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Philosophy meets metaphor: the living tree and judicial review

Waluchow, Wilfrid J.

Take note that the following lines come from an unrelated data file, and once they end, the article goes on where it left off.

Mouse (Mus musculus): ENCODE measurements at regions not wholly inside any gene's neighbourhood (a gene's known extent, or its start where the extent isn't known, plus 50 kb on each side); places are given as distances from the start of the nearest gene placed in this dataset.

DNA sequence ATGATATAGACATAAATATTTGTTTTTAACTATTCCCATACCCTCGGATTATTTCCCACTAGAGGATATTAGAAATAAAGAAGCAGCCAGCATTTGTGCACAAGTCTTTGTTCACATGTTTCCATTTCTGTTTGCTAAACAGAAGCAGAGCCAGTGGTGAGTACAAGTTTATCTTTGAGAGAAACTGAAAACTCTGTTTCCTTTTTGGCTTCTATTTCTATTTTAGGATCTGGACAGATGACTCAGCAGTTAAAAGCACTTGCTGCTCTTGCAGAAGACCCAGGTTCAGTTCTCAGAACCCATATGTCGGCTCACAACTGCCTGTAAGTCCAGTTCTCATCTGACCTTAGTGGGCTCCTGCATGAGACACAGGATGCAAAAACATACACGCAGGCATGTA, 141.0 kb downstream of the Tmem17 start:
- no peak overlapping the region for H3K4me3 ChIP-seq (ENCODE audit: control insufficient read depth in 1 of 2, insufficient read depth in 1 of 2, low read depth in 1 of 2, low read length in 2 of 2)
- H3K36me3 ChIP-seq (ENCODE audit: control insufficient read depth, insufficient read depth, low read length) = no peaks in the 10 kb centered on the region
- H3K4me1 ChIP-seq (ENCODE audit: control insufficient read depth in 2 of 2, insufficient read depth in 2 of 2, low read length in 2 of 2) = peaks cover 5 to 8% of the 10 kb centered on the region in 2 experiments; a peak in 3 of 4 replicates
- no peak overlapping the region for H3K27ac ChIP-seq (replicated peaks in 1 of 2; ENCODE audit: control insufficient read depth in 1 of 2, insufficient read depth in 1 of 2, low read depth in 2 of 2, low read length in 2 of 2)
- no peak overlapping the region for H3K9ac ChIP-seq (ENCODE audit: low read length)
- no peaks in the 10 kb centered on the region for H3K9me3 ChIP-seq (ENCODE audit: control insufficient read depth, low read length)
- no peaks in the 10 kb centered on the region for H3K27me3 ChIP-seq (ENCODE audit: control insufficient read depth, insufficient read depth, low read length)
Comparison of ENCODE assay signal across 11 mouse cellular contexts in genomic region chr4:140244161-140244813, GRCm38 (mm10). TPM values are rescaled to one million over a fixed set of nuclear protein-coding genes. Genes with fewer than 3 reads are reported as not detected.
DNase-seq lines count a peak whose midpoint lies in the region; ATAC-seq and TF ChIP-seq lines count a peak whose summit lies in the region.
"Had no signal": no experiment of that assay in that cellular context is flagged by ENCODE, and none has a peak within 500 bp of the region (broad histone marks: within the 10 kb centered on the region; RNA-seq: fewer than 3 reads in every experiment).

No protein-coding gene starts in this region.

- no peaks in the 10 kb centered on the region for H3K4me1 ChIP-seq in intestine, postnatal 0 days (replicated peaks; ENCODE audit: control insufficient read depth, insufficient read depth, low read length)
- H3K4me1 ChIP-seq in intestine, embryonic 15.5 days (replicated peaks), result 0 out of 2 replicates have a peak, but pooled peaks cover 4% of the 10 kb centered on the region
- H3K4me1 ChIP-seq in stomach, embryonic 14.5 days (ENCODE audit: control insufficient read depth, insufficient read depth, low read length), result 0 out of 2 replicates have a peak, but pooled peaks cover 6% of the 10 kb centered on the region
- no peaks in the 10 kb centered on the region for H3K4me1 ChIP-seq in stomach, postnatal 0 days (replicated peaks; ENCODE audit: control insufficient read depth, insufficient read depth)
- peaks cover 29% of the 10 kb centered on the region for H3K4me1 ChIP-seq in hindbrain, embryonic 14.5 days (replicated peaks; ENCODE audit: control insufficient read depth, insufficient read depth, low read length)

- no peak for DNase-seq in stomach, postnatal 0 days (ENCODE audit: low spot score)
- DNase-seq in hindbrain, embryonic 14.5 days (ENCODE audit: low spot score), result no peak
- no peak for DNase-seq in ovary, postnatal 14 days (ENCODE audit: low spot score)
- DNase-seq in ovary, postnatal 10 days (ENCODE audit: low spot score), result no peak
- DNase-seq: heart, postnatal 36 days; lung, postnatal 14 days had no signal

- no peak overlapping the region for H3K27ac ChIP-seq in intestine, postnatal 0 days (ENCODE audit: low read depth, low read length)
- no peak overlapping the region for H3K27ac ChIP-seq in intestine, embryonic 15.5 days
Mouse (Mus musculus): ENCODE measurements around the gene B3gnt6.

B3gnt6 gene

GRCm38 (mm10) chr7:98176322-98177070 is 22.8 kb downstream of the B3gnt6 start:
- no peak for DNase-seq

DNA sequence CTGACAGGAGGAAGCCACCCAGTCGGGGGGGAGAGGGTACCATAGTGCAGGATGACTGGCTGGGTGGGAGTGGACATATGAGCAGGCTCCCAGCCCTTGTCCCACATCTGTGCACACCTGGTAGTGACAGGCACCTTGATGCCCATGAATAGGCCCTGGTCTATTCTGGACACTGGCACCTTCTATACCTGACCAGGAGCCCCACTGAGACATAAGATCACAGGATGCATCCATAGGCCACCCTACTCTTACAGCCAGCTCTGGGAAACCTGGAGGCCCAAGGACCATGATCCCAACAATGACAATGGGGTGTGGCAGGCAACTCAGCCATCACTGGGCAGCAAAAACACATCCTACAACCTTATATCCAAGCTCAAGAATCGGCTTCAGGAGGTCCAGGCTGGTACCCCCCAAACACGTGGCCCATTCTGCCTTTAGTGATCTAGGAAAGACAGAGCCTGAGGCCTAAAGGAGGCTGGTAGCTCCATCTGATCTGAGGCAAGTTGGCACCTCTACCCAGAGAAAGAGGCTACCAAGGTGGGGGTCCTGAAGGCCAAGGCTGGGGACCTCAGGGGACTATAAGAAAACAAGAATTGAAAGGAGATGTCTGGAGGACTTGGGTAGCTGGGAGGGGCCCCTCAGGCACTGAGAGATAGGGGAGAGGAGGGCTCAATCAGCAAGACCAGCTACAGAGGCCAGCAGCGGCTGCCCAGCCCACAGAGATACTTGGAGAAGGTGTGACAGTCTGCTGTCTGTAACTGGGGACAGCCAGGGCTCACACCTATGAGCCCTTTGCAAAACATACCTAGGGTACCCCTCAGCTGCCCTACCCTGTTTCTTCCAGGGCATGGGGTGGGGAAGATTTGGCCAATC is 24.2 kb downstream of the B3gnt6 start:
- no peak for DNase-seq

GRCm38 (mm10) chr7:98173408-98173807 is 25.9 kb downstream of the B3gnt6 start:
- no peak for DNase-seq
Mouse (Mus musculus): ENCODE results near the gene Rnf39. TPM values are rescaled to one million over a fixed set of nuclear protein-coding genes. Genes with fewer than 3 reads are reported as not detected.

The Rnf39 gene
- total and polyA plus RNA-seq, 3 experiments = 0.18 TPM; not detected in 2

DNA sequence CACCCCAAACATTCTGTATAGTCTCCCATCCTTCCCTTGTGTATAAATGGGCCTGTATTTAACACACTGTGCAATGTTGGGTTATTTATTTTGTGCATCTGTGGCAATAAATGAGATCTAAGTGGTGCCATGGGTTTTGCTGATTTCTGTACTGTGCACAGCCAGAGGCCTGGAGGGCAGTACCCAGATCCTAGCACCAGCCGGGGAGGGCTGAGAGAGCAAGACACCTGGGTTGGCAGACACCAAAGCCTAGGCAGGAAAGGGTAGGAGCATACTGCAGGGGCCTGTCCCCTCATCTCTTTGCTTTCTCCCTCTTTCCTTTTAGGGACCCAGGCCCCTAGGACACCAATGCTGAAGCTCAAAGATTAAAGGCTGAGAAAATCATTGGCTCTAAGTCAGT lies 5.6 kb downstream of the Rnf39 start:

Constitutional Charters or Bills of Rights are usually heralded as good things to have. They are generally applauded for the protections they are said to provide minorities and for their help in securing fundamental liberal democratic rights. But Charters are not without their detractors. Some Critics argue both that Charters cannot do the work their proponents claim they can, and that they are morally and politically objectionable. This evening, I would like to respond to a few of the Critics’ most serious objections by challenging the very conception of Charters and their aspirations they – and those who believe that Charters are good things to have, a group we’ll call 'the Advocates' – seem to assume. The assumption shared by many Critics and Advocates is that a Charter purports to provide stable, fixed points of agreement on and pre-commitment to appropriate moral limits to government power. The Advocates argue not only that such stable fixed points are possible; they also contend that such points are morally and politically desirable as well ​
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